Deciding whether to center the lines of the title text or to align them left or right is best done in the layout. Lettering techniques may determine the best method: professional typesetting can produce centered text with ease as can most computer generated systems. Vinyl letters and hand lettering are more difficult to center. If the job is not done perfectly, errors are glaring.
Color for a title banner is limited by contrast between the type and the background. High contrast is necessary for reading from a distance and the ability to use color on the title banner may be determined by the technique used to produce it. Because of the bright, flat light in convention halls and the prevalence of other black and white presentations, using some color in the title is recommended.
The use of logos on posters with corporate affiliations may be required by their companies, but should be kept to a scale consistent with the text size. School letters and mascots have little meaning to anyone outside that institution and their use is questionable.
The text, hierarchically organized, must integrate with illustrations, photographs and tables; it usually can be drawn from the abstract.
Main heads carry essential content, and should provide a complete “take-home” message. The main methods, results and conclusions should be clear to casual viewers. To be read from 6’-8’ away, type must be about 10mm high. Numbers for each section of the poster should be approximately 2” high and will guide the eye to proper sequence.
Supporting text follows main heads. It should be visible at 3’-4’, with type about 5mm high, and heads should describe each figure in sufficient detail to support its significance and relationship to the main heads. Details, also to be read at 3’-4’ should be subordinated to sub-heads in placement (e.g., lower right vs. upper left), be a lighter weight or have a less prominent background color.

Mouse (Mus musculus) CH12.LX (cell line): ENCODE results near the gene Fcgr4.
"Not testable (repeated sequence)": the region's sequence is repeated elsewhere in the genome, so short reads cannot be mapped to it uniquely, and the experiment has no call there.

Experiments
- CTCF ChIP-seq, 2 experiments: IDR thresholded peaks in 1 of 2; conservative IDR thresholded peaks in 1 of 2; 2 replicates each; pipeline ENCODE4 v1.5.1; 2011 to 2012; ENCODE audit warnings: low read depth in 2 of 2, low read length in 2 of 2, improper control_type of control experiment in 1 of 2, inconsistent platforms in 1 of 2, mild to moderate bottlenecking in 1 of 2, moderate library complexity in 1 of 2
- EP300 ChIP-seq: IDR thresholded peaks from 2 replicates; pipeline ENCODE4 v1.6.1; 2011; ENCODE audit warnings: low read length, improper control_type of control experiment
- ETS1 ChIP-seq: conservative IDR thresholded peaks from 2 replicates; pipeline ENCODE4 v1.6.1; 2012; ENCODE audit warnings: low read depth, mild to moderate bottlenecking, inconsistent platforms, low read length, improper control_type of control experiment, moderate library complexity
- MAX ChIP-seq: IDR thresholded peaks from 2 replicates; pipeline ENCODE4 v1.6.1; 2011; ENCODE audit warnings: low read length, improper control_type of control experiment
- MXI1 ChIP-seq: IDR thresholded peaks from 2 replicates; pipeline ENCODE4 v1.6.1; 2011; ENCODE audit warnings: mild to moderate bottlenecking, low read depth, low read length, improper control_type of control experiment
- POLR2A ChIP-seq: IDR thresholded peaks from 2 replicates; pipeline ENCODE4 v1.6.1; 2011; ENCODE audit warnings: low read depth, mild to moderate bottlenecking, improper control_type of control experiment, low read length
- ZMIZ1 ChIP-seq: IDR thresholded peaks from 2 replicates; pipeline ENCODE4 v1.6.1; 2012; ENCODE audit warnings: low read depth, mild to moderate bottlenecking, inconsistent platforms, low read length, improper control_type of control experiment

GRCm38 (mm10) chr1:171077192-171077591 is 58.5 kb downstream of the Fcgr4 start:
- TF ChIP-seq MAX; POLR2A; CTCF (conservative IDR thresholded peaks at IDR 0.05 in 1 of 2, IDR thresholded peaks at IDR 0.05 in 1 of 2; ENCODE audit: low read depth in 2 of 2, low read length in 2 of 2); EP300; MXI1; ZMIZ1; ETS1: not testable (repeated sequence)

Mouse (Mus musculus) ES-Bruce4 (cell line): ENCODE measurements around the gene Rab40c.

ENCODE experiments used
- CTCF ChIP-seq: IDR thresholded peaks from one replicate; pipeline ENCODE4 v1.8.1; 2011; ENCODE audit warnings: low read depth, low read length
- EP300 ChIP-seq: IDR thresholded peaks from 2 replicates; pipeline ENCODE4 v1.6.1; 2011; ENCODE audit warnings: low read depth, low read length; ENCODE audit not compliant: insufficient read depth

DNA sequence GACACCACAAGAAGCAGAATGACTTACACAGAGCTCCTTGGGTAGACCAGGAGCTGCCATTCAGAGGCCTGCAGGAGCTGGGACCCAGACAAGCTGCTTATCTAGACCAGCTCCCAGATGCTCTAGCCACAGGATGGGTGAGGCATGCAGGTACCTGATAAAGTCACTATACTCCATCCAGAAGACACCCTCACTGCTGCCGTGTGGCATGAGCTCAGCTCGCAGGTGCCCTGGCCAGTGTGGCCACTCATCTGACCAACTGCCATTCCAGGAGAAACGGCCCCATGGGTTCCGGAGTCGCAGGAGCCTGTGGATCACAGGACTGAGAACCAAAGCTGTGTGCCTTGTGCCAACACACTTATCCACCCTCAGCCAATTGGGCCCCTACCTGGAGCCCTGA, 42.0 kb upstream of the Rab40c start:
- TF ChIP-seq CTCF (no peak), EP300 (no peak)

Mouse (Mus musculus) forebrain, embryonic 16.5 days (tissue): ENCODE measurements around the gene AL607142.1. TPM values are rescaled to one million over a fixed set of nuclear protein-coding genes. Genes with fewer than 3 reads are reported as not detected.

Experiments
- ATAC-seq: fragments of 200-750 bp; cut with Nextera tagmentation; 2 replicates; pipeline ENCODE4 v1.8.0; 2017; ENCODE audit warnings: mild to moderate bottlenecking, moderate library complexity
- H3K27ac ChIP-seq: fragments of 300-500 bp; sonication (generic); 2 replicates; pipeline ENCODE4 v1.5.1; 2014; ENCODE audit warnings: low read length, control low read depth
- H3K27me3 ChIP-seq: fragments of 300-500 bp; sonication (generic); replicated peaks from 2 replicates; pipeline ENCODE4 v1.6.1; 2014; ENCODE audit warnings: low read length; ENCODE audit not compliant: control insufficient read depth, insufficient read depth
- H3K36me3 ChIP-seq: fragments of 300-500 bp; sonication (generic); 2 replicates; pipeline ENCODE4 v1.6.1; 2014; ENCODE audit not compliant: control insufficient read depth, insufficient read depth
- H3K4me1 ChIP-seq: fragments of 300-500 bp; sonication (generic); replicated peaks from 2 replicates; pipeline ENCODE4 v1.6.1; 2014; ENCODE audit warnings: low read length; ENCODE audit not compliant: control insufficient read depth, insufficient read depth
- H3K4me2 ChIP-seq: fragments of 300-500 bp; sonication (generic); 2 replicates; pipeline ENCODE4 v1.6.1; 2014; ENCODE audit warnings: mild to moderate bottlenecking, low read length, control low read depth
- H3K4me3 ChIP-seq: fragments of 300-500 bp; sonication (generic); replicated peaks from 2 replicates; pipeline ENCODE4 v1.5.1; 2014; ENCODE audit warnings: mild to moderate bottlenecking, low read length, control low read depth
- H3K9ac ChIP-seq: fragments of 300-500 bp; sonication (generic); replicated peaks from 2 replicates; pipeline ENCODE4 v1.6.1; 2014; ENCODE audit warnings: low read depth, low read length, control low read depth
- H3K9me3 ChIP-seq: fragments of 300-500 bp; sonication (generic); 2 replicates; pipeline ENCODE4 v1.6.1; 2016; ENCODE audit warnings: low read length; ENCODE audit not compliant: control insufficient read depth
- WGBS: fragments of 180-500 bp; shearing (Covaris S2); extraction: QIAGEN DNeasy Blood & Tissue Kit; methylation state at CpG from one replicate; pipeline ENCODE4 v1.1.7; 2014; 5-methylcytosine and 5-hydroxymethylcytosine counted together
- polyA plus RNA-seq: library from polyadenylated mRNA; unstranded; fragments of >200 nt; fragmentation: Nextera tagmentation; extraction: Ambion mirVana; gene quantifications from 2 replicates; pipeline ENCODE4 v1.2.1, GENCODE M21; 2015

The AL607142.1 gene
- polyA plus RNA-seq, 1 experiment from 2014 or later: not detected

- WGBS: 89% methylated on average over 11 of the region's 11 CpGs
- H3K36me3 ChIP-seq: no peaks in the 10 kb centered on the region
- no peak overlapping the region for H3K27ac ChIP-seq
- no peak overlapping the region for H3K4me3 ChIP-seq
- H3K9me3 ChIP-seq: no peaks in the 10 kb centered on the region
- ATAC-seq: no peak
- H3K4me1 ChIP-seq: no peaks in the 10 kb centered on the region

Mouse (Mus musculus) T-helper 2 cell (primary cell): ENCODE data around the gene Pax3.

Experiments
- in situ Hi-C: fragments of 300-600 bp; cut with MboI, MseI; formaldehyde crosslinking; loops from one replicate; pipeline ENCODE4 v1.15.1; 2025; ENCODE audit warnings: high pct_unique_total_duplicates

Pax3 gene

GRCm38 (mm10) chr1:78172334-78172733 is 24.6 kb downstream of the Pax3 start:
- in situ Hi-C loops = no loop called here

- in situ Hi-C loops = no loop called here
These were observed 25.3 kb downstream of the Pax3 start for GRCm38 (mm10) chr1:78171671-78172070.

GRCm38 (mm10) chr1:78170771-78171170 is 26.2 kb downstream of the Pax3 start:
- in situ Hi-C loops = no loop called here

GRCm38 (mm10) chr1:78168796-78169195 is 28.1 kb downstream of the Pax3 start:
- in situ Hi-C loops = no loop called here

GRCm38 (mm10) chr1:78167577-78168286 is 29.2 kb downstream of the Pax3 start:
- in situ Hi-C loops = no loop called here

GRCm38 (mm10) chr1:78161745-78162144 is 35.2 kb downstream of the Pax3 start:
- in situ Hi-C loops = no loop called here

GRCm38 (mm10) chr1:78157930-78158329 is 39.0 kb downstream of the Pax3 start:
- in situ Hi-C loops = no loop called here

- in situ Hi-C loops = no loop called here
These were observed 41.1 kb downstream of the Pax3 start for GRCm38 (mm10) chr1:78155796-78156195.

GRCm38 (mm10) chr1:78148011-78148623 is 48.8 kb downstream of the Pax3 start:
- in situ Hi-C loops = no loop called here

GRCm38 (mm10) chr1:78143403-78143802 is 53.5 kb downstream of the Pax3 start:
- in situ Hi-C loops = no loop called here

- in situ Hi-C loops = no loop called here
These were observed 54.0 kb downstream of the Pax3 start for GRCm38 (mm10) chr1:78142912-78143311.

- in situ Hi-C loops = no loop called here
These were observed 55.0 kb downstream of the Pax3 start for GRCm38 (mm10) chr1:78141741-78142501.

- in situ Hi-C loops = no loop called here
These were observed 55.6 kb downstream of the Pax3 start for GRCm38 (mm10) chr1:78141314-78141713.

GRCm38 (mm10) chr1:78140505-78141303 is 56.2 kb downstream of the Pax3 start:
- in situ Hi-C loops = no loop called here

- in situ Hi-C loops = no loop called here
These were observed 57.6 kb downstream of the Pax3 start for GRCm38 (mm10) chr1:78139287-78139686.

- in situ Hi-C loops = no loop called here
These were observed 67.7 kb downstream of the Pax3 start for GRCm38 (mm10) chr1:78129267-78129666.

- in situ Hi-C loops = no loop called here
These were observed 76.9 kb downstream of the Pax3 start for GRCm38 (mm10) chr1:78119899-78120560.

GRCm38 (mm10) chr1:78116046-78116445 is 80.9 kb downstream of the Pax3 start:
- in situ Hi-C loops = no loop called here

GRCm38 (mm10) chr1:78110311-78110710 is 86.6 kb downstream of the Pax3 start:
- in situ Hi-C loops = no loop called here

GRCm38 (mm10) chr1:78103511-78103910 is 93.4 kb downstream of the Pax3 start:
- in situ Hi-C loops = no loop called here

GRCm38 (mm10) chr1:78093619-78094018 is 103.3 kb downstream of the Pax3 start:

Reliance on verbal descriptions, with references to figure numbers, while appropriate for publications, defeats the purpose of a poster, which is to display ideas.
Your poster is not a publication of record. It is not necessary to describe methods exhaustively or to provide massive tables of data or elaborate statistical analyses. Text which concentrates on these things makes a poster more inaccessible. An observer who is concerned enough will generally ask about this information, and more detailed material can be discussed or provided in a handout.
Text should be purged of redundancy and should be written to eliminate copy which is meaningless in itself (“see Fig. #…..”).
Text should be rendered compactly in easy to read type.
- Caps and lower case is easier to read than all caps. Avoid using.
- Serif styles scan more easily than sanserif styles especially in longer passages.
- Line length should not exceed 65 characters. Lines should be single spaced. Type in uneven length lines (Flush-left, ragged right) scans better than justified type.
- Professional typesetting or laser printer fonts are most legible, and, depending on the font chosen, are generally more compact than typing. When type is to be read at a distance, this quality is all the more important. Recommended are Times Roman or Garamond type, or Courier and Prestige typewriter or printer fonts.
- Open, round letters are preferred to condensed, small bodied letters.
- All text copy should be at least 5mm high (about 2X typewriter size).
- Good, clear hand-printing is preferred to type which is too small, too light (as basic dot-matrix renditions), or inappropriate fonts, such as Old English.
- Computer-generated text may be easily reformatted to accommodate the layout, and many typographers can set type inexpensively directly from your diskettes or via modem.
Illustrations and Photography
Illustrations and tables usually hold the main content of a successful poster, showing rather than telling a story.
Graphics must dominate. Text should be used to augment, not overwhelm, illustrations.
For clarity, all nonessential information should be removed from figures, such as data lines not considered in the text, elaboration of statistical analysis, etc. Keys should be replaced with direct labeling.
The same version of an illustration does not always serve all purposes well. A graph prepared for publication may have symbols and a key for significant values, standard error bars or data lines included for reasons apparent in the publication, but not so obvious in a poster. A graphic does not gain scientific veracity simply because it has been drawn professionally or preferable to an overloaded figure, even if professionally drawn.
Color may easily be added to illustrations with overlay films, colored tapes and markers (use water-base markers or Xerox materials), and black and white figures may be copied into colored papers on most office copiers.
- Data lines should be bold or colored with markers or tapes.